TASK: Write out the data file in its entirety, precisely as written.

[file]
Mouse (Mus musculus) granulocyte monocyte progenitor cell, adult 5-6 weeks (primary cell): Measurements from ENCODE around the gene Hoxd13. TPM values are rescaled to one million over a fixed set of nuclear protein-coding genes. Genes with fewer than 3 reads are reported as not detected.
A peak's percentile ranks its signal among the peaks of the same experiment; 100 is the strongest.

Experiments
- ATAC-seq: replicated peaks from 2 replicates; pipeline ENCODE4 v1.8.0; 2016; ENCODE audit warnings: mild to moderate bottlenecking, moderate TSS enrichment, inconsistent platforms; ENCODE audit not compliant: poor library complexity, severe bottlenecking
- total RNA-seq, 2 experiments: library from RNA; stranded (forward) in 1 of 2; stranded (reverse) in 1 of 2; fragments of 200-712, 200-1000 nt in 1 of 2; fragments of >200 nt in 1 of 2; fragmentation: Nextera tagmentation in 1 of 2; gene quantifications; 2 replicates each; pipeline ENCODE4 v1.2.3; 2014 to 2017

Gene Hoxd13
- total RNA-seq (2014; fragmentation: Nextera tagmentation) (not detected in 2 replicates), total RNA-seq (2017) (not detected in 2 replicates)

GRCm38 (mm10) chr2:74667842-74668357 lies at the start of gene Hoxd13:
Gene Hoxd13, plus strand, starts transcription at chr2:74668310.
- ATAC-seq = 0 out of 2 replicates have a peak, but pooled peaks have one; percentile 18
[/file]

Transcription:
Mouse (Mus musculus) granulocyte monocyte progenitor cell, adult 5-6 weeks (primary cell): Measurements from ENCODE around the gene Hoxd13. TPM values are rescaled to one million over a fixed set of nuclear protein-coding genes. Genes with fewer than 3 reads are reported as not detected.
A peak's percentile ranks its signal among the peaks of the same experiment; 100 is the strongest.

Experiments
- ATAC-seq: replicated peaks from 2 replicates; pipeline ENCODE4 v1.8.0; 2016; ENCODE audit warnings: mild to moderate bottlenecking, moderate TSS enrichment, inconsistent platforms; ENCODE audit not compliant: poor library complexity, severe bottlenecking
- total RNA-seq, 2 experiments: library from RNA; stranded (forward) in 1 of 2; stranded (reverse) in 1 of 2; fragments of 200-712, 200-1000 nt in 1 of 2; fragments of >200 nt in 1 of 2; fragmentation: Nextera tagmentation in 1 of 2; gene quantifications; 2 replicates each; pipeline ENCODE4 v1.2.3; 2014 to 2017

Gene Hoxd13
- total RNA-seq (2014; fragmentation: Nextera tagmentation) (not detected in 2 replicates), total RNA-seq (2017) (not detected in 2 replicates)

GRCm38 (mm10) chr2:74667842-74668357 lies at the start of gene Hoxd13:
Gene Hoxd13, plus strand, starts transcription at chr2:74668310.
- ATAC-seq = 0 out of 2 replicates have a peak, but pooled peaks have one; percentile 18